Doctors perform Gujarat’s first liver & kidney transplant from living donors in one go

Apollo Hospitals

A team of doctors at Apollo Hospitals, Ahmedabad, has given a new lease of life to a 48-year-old international patient by performing a liver and kidney transplant on him in one go. The marathon surgery that went on for 17 hours was performed on May 3 and the patient was discharged from the hospital on May 18.

Notably, it is the first case of its kind in Gujarat where two organ transplants from live donors were done on a patient on the same day.

The team of doctors who were involved in the marathon surgery include Dr Chirag Desai, GI, HPB and Liver Transplant Surgeon; Dr Neerav Goyal, Liver Transplant Surgeon, Apollo Hospitals, New Delhi, Dr Lakshman Khiria and Dr Swati Upadhyay. Liver physicians were Dr Shravan Bohra and Dr Apurva Shah. Kidney transplant team included Dr Manoj Gumber, Nephrologist and Transplant Physician and Dr Vijaya Rajkumari, Kidney Transplant Surgeon. Anaesthesia team included Dr Ankit Chauhan and team and ICU team was led by Dr Jay Kothari.

Notably, the patient was suffering from diabetes, hypertension and Hepatitis C and was dependent on dialysis for the past three years. He approached Apollo Hospitals for treatment during a medical tourism event in Myanmar.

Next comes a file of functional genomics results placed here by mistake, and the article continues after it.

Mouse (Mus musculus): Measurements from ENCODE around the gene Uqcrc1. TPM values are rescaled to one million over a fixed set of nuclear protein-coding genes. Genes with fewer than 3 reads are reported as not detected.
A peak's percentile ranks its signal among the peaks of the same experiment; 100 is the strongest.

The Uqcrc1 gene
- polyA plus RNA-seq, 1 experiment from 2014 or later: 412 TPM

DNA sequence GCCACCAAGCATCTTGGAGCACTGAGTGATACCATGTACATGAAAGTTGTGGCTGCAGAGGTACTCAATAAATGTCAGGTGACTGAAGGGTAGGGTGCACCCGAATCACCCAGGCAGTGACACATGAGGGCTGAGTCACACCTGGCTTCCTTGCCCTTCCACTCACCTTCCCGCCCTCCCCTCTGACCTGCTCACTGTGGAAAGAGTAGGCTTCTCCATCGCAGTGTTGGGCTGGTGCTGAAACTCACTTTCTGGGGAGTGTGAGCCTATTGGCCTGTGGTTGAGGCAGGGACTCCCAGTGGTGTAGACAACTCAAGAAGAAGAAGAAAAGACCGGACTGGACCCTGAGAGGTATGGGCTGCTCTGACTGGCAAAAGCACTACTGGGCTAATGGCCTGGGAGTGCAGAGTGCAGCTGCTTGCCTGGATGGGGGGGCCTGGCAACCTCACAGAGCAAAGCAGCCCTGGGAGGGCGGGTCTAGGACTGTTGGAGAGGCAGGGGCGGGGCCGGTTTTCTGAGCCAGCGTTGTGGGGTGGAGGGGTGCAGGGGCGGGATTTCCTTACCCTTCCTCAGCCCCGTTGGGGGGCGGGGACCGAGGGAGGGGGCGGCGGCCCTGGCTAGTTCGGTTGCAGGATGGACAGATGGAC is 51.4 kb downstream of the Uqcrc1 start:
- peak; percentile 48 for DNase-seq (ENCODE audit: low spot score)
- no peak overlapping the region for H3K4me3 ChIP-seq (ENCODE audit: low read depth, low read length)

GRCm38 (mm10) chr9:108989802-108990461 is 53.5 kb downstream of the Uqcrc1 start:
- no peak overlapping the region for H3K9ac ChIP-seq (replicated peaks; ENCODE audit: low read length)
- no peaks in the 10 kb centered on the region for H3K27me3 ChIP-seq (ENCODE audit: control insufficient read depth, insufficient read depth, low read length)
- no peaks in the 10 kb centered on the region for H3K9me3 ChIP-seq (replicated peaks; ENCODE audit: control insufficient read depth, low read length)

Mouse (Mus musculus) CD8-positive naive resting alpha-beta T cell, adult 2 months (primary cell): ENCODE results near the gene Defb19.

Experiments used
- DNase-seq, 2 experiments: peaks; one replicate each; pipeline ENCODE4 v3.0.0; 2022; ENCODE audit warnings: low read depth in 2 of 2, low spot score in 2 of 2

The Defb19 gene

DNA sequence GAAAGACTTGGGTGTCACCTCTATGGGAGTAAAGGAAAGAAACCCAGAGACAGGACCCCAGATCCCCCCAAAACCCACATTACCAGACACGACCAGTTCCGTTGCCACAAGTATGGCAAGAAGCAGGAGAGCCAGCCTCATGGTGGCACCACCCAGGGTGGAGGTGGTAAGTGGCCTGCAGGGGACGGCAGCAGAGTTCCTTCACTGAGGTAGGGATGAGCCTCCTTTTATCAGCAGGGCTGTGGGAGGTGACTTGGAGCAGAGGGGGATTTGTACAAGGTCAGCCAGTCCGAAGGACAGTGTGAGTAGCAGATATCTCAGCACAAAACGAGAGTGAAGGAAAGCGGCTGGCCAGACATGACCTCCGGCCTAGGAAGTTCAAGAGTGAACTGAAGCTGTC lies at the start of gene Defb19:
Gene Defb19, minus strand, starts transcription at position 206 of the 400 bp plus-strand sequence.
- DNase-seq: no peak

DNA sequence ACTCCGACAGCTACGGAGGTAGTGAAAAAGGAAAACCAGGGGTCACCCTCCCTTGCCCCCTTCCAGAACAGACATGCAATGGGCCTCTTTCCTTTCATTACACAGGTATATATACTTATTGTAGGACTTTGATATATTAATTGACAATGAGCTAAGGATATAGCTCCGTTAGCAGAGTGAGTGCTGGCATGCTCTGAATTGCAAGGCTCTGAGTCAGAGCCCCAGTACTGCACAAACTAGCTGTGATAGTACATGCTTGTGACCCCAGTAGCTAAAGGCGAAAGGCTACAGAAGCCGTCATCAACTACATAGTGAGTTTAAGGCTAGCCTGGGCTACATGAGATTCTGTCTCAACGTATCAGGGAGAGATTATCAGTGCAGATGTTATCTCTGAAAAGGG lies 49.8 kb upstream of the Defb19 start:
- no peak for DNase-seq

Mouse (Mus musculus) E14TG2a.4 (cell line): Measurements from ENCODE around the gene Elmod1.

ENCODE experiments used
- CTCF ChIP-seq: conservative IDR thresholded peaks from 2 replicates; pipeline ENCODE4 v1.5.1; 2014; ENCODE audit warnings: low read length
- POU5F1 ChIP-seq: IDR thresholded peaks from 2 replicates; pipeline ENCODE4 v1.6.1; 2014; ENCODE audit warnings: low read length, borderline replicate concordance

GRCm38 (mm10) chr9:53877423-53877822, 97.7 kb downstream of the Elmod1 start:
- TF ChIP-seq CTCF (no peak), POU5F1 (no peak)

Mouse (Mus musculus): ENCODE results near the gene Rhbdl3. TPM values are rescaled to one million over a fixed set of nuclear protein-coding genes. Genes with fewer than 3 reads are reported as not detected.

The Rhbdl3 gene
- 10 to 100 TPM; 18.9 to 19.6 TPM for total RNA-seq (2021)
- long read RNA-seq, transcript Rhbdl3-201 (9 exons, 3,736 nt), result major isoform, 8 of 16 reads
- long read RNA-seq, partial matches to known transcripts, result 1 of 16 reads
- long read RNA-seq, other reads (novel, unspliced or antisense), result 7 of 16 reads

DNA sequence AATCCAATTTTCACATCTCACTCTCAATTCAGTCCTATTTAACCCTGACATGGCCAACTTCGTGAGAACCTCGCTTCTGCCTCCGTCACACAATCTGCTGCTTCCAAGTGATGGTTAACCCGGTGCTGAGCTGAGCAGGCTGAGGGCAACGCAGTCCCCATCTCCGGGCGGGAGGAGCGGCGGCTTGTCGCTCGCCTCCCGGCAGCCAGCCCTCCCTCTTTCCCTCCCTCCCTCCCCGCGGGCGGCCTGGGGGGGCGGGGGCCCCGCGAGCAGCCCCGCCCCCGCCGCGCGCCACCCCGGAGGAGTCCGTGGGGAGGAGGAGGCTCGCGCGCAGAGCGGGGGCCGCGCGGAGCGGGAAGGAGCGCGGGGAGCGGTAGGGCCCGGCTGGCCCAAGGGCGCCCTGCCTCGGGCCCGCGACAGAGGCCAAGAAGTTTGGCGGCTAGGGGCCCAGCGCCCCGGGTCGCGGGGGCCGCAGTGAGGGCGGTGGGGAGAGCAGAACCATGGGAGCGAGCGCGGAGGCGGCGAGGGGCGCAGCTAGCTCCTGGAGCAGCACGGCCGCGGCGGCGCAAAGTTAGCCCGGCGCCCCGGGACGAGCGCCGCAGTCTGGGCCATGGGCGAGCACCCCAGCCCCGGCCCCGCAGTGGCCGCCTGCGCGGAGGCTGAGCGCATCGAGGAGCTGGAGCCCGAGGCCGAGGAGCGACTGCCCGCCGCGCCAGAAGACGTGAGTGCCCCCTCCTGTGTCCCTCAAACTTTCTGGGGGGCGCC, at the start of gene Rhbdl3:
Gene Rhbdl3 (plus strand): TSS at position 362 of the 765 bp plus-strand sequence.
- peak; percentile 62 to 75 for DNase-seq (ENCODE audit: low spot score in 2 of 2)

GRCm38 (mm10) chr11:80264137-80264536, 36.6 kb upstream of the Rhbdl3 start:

Upon evaluation, doctors found that apart from a damaged kidney, the patient was also suffering from liver cirrhosis and needed a liver transplant as well.

A double organ transplant involves three times the risk as opposed to any single organ transplant. Describing the complications of the case, Dr Desai, said, “A critical challenge was to find live organ donors for kidney and liver for the surgery. This case was the first-ever in Gujarat wherein two organs were transplanted using live donors.” Timing and coordination between both the transplant teams was very crucial, he added.

When it comes to any transplant surgery, monitoring the use of immunosuppression drugs is extremely vital. Explaining the significance of this process, Dr Gumber, said, “Balancing the use of immunosuppression drugs during a transplant was the key to a successful surgery. If given in less than adequate amount, the organs get rejected, and any more than adequate will increase the chances of an infection in a patient. Given the risk, the multi-speciality pool of doctors at Apollo and the resources available here made this surgery possible.”

Apart from this, surgical skills, good ICU, and post-operative monitoring were factors that attributed to the success of this sensitive surgery.

Commenting on the recovery of the patient Dr Vijaya Rajkumari said, “He is eating normally. The creatinine results are normal. Post-discharge regular follow-ups, compliance with medicine and monitoring are vital for a successful transplant and the longevity of the organs.”

Apollo Hospitals COO (Gujarat Region) Neeraj Lal said, “With the decline in COVID-19 cases and as international travel opened up, many foreign patients are coming to Apollo Hospitals for their surgeries and treatments.”

ABS

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